about three and one half times as large as Ohio. It is bounded
by Astrakhan on the west, Samara and Orenburg on the north,
Turgai and the Sea of Aral on the east, and the Transcaspian
region on the south. About one fourth of the territory is occu-
pied by Ural Cossacks, who are principally found in the vicinity
of the Ural River engaged in fishing. According to the census
of 1897, they number 113,626. Of Russian peasants and Kirg-
hiz who have adopted settled life there are 65,826; while there
are 465,977 Kirghiz nomads, making a total of 645429. The
climate is marked by great extremes, being cold and dry in
winter, and hot and dry in summer, the rainfall being only
eight inches, but it mostly falls during the spring and early
simimer. The average temperature is that of Southern Russia,
namely, 46.4, while its winter temperature is lower than that
of Finland. Through the influence of the drought and heat
all vegetation is destroyed by the end of the summer in the
interior, but the rivers and shores of the Caspian are bordered
with luxuriant growth of rushes.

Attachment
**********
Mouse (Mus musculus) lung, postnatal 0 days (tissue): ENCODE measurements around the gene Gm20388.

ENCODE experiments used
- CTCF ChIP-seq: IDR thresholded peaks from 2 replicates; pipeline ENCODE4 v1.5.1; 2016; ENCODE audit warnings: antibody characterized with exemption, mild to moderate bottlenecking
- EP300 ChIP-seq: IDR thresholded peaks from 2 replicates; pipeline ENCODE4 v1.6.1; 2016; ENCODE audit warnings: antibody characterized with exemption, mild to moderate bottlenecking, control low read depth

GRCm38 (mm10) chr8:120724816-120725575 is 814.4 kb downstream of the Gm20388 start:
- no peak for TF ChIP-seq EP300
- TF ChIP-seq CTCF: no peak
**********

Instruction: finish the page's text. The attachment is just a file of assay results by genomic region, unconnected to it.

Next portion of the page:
The Ural or " Yaik " Cossacks were among the most thor-
oughly organized of the independent frontiersmen of Russia,
and long resisted incorporation into the empire. They are
largely colonists of Raskolniks from Northern Russia who
came here in search of civil and religious freedom, and are



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THE STEPPE 361

still among the best representatives of the Great Russian
family, and their local communal organization is still largely
respected by the government. They are principally engaged
in fisheries along the Ural from Orenburg to the Caspian Sea.
In 1897 the product of their fisheries amounted to $1,600,000,
28,925 men having been employed in the business, beside 7,462
other workmen, and 6,170 boats. The fisheries are carried on
by the communities as a body, and the proceeds are divided
up among the villages according to their working units and
their needs. Agriculture is carried on to a limited degree.
They freely exchange their products with the Kirghiz. A
large amount of salt is obtained from the inclosed lakes in the
interior, some of which are at even a lower level than the